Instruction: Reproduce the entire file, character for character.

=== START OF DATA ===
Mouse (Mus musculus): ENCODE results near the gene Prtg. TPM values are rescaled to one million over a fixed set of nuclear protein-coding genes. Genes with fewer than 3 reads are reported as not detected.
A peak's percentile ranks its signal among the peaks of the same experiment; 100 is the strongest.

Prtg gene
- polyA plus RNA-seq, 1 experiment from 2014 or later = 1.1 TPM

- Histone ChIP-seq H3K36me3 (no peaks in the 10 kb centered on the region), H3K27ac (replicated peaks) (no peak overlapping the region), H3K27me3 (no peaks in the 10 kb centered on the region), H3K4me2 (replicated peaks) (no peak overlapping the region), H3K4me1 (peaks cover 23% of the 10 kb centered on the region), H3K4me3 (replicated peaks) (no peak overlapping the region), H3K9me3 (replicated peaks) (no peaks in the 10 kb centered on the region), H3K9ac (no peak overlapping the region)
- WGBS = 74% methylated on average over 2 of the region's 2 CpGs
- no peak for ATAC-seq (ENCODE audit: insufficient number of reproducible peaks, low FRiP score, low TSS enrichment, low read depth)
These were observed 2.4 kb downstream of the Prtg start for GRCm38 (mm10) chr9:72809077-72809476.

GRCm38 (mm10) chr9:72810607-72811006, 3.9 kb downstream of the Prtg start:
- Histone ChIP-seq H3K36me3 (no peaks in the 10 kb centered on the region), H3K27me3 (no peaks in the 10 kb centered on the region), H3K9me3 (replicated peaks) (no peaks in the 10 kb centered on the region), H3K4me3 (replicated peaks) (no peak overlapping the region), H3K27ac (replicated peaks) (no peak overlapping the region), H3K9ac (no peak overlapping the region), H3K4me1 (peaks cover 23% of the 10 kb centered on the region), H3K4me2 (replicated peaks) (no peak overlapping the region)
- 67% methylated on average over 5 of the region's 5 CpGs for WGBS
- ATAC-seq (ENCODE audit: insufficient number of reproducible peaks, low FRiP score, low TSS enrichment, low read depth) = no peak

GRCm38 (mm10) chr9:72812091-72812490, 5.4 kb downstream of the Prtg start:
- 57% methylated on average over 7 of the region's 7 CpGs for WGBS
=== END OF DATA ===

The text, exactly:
Mouse (Mus musculus): ENCODE results near the gene Prtg. TPM values are rescaled to one million over a fixed set of nuclear protein-coding genes. Genes with fewer than 3 reads are reported as not detected.
A peak's percentile ranks its signal among the peaks of the same experiment; 100 is the strongest.

Prtg gene
- polyA plus RNA-seq, 1 experiment from 2014 or later = 1.1 TPM

- Histone ChIP-seq H3K36me3 (no peaks in the 10 kb centered on the region), H3K27ac (replicated peaks) (no peak overlapping the region), H3K27me3 (no peaks in the 10 kb centered on the region), H3K4me2 (replicated peaks) (no peak overlapping the region), H3K4me1 (peaks cover 23% of the 10 kb centered on the region), H3K4me3 (replicated peaks) (no peak overlapping the region), H3K9me3 (replicated peaks) (no peaks in the 10 kb centered on the region), H3K9ac (no peak overlapping the region)
- WGBS = 74% methylated on average over 2 of the region's 2 CpGs
- no peak for ATAC-seq (ENCODE audit: insufficient number of reproducible peaks, low FRiP score, low TSS enrichment, low read depth)
These were observed 2.4 kb downstream of the Prtg start for GRCm38 (mm10) chr9:72809077-72809476.

GRCm38 (mm10) chr9:72810607-72811006, 3.9 kb downstream of the Prtg start:
- Histone ChIP-seq H3K36me3 (no peaks in the 10 kb centered on the region), H3K27me3 (no peaks in the 10 kb centered on the region), H3K9me3 (replicated peaks) (no peaks in the 10 kb centered on the region), H3K4me3 (replicated peaks) (no peak overlapping the region), H3K27ac (replicated peaks) (no peak overlapping the region), H3K9ac (no peak overlapping the region), H3K4me1 (peaks cover 23% of the 10 kb centered on the region), H3K4me2 (replicated peaks) (no peak overlapping the region)
- 67% methylated on average over 5 of the region's 5 CpGs for WGBS
- ATAC-seq (ENCODE audit: insufficient number of reproducible peaks, low FRiP score, low TSS enrichment, low read depth) = no peak

GRCm38 (mm10) chr9:72812091-72812490, 5.4 kb downstream of the Prtg start:
- 57% methylated on average over 7 of the region's 7 CpGs for WGBS